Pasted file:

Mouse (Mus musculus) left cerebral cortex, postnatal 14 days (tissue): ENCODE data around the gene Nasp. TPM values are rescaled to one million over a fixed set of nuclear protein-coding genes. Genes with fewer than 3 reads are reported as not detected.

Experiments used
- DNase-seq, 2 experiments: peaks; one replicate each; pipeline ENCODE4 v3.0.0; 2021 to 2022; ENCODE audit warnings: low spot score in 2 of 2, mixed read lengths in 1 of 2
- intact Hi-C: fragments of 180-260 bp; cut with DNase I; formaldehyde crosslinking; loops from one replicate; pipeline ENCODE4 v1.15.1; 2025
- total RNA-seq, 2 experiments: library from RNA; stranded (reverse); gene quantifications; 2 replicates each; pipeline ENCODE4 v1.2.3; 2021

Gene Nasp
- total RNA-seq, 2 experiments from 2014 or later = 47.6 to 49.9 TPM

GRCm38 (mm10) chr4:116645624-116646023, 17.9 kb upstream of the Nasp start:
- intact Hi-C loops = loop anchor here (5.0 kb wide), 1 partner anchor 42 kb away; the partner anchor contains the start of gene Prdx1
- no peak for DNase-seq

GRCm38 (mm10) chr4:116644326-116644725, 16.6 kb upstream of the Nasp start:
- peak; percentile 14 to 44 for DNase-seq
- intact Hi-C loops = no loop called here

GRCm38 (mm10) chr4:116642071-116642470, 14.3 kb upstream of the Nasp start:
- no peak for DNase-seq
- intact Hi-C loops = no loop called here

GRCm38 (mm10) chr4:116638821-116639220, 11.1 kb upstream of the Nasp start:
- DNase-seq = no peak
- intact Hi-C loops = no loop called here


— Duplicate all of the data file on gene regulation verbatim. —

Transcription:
Mouse (Mus musculus) left cerebral cortex, postnatal 14 days (tissue): ENCODE data around the gene Nasp. TPM values are rescaled to one million over a fixed set of nuclear protein-coding genes. Genes with fewer than 3 reads are reported as not detected.

Experiments used
- DNase-seq, 2 experiments: peaks; one replicate each; pipeline ENCODE4 v3.0.0; 2021 to 2022; ENCODE audit warnings: low spot score in 2 of 2, mixed read lengths in 1 of 2
- intact Hi-C: fragments of 180-260 bp; cut with DNase I; formaldehyde crosslinking; loops from one replicate; pipeline ENCODE4 v1.15.1; 2025
- total RNA-seq, 2 experiments: library from RNA; stranded (reverse); gene quantifications; 2 replicates each; pipeline ENCODE4 v1.2.3; 2021

Gene Nasp
- total RNA-seq, 2 experiments from 2014 or later = 47.6 to 49.9 TPM

GRCm38 (mm10) chr4:116645624-116646023, 17.9 kb upstream of the Nasp start:
- intact Hi-C loops = loop anchor here (5.0 kb wide), 1 partner anchor 42 kb away; the partner anchor contains the start of gene Prdx1
- no peak for DNase-seq

GRCm38 (mm10) chr4:116644326-116644725, 16.6 kb upstream of the Nasp start:
- peak; percentile 14 to 44 for DNase-seq
- intact Hi-C loops = no loop called here

GRCm38 (mm10) chr4:116642071-116642470, 14.3 kb upstream of the Nasp start:
- no peak for DNase-seq
- intact Hi-C loops = no loop called here

GRCm38 (mm10) chr4:116638821-116639220, 11.1 kb upstream of the Nasp start:
- DNase-seq = no peak
- intact Hi-C loops = no loop called here